Darrow Miller and Friends

Muslim No-Go Zones? Really?

Following the publication of Do You Want Political Correctness or Freedom of Speech? a reader, Randy, responded, asserting that the idea of Muslim no-go zones is a myth. (To read his entire response click on the link above and scroll to the bottom.) This post comprises our reply to Randy’s response.


Randy, thank you, as always, for your comments. It is good to hear from you and to have opportunity to dialogue once again.

First, I agree with your comment that we should “resist creating rumors that are false in order to win the battles of belief.” I trust that I have not done that in this blog.

immigrant communities not the same as no-go zonesSecond, I also agree that simply because there is an immigrant community, we should not designate it as a “no-go zone.” What you have said about immigrant communities is one of the things that adds beauty and diversity to a city. Most of us who have lived or traveled in large cities have experienced the sights, sounds, and tastes of cultures that are different from our own. We have enjoyed the companionship of people who are part of those cultures. This is part of the celebration of the richness of life.

Most immigrant communities are not no-go zones 

Immigrant communities and “no-go zones” are not synonymous. Many, perhaps most, Muslim communities in the West are typical of other immigrant communities. But not all. No-go zones are not merely examples of ethnic diversity lived out in a neighborhood. The key difference: a no-go zone may begin as an immigrant community that refuses to accept the legitimacy of the host culture, choosing rather to insulate itself against that culture, and perhaps planning to remain separate from the larger community. If this trend goes to extreme it could lead to an intention to undermine or overthrow the host culture. It is this posture that transforms a peaceful and vibrant enclave into a no-go zone where “outsiders” are not welcomed. When a segment of a refugee group resents the culture of, say, France, or immigrants from a traditional society reject the pluralism and freedom of a modern society and want to destroy it, this is where the problems begin. This is happening in many places in Europe and beginning to happen in some places in the United States today.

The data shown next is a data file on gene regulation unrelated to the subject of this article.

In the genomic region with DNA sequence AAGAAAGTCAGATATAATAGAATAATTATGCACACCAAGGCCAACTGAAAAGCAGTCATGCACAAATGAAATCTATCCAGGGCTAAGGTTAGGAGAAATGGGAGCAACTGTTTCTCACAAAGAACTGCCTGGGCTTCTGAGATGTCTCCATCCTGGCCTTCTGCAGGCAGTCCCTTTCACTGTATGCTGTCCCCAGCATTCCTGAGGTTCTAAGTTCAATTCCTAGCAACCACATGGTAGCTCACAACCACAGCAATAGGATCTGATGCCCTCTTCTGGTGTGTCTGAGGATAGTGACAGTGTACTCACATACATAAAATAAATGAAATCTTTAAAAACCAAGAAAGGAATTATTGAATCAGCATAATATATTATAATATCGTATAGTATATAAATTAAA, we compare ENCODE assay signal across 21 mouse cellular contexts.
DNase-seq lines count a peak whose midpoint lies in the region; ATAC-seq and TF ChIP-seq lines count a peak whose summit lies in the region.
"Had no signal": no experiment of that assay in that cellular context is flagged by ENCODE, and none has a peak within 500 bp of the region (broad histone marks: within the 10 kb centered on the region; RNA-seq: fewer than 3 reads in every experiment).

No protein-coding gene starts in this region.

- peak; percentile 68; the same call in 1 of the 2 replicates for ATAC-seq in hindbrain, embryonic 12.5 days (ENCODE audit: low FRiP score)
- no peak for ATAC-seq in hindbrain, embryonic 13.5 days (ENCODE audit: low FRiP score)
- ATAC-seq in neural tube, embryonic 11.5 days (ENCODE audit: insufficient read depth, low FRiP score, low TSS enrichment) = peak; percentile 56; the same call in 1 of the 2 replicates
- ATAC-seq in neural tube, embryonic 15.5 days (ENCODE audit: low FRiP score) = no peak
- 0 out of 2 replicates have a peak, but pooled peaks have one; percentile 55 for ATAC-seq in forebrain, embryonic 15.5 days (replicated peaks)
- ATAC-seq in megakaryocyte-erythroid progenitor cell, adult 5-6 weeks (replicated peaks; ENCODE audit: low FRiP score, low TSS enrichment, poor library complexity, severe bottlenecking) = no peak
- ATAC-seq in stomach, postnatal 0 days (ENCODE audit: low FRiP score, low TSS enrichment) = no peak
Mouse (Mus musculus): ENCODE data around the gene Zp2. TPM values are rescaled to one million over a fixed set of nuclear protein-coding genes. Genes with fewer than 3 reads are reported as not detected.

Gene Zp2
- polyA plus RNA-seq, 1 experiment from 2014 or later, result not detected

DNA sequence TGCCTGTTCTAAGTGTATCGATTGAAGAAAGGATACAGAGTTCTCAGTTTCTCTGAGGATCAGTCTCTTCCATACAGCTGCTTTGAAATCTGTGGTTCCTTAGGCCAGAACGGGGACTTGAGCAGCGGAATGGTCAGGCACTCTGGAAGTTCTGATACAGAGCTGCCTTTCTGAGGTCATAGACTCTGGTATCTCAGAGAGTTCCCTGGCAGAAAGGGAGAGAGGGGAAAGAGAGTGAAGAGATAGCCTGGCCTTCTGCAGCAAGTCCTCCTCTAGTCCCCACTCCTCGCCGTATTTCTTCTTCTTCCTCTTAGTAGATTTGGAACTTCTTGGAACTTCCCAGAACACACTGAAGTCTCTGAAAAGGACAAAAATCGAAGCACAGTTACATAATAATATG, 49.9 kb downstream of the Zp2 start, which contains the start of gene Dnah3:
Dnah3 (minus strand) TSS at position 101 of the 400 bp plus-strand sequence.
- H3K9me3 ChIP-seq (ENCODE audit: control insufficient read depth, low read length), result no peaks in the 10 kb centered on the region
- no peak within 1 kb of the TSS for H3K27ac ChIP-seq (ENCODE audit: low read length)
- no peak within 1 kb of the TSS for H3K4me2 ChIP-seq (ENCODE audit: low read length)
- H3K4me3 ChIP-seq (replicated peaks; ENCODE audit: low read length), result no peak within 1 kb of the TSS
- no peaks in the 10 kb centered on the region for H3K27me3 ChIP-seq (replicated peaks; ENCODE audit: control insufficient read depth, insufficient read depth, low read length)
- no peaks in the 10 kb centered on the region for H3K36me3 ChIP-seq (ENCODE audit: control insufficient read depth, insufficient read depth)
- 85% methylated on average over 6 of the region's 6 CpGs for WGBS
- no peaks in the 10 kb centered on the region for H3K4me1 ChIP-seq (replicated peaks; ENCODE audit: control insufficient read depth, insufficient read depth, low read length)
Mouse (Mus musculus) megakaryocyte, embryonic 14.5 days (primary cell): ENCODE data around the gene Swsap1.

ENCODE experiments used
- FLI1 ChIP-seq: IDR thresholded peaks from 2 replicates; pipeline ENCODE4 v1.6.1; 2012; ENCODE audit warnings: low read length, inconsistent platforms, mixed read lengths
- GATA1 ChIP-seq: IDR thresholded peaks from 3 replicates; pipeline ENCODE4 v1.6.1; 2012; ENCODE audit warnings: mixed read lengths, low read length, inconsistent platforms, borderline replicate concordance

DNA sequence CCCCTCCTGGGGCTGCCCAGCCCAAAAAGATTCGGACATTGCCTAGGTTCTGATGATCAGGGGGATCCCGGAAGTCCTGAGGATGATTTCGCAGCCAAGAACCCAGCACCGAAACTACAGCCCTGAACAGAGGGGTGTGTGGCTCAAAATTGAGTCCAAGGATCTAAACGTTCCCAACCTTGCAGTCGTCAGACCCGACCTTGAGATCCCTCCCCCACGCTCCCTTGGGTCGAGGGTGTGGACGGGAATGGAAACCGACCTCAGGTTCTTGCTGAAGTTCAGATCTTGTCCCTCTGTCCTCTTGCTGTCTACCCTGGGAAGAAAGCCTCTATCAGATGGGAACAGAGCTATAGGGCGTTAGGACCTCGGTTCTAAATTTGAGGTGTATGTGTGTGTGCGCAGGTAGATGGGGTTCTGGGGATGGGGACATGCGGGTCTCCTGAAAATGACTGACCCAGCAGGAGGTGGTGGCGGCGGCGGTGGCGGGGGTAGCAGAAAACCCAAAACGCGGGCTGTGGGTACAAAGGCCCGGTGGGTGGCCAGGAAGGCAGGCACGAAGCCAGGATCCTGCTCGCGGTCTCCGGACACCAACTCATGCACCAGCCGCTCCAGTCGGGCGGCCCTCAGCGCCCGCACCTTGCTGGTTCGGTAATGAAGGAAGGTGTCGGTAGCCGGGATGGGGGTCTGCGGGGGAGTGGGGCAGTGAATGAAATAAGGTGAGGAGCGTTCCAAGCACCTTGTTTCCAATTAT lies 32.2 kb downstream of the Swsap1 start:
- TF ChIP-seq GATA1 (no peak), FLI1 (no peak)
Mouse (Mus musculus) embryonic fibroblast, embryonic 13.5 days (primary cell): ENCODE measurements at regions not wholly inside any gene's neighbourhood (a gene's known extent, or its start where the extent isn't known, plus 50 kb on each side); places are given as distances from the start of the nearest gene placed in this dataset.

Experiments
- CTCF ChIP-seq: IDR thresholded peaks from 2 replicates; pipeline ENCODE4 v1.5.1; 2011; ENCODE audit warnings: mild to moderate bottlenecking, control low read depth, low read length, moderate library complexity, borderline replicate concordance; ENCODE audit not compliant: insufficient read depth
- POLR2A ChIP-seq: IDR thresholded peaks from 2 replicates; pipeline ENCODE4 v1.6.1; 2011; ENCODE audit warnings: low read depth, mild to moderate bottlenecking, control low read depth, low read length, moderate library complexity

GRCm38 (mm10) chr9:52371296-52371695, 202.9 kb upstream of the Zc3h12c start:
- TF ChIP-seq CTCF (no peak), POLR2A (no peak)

You write: “The truth is that Muslim ‘no-go zones’ have been purely myth, false and have no basis in fact or reality.” I disagree with this assertion, Randy, and it’s not just a matter of a different opinion. In some places and communities the facts are contrary to the assertion.

You imply a uniformity to Muslims which is simply not the case. Like any other ethnic and religious community, Islam is very diverse.  In this case, secular and reform minded Muslim immigrants generally choose to assimilate into their host country. In fact, the political and social plurality is likely one of the motivating factors for them moving to their new home. More traditional Muslims may have a different perspective. Likely they have sought out a new home to find work or to avoid violence and persecution back home. They may not so much want to be integrated into their new environment as to have a safe place to raise their families. They want to maintain their identity.

Many urban communities have “dish cities” where Muslim immigrants stay connected through satellite TV and the internet to the simple and ancient culture they have left behind. They have no interest in assimilating into Western pluralistic society. These communities, in and of themselves certainly do not constitute no-go zone

No-go zones are often fostered by hostility toward the host culture

My guess is that you are referring to people like this. But there are also communities of Muslims who are hostile to the West, its values, freedoms and pluralistic society. These militants want to destroy the dominant culture and bring a global caliphate where the society surrenders to Allah and where sharia law replaces the host country’s legal system. There is open hostility in these communities. There are growing numbers of “religious and moral police” who seek to enforce strict Islamic virtues in these largely Muslim communities. And people from other communities and local police and fire officials are reluctant to go there. At this point a relatively benign “dish community” becomes a “no-go zone.”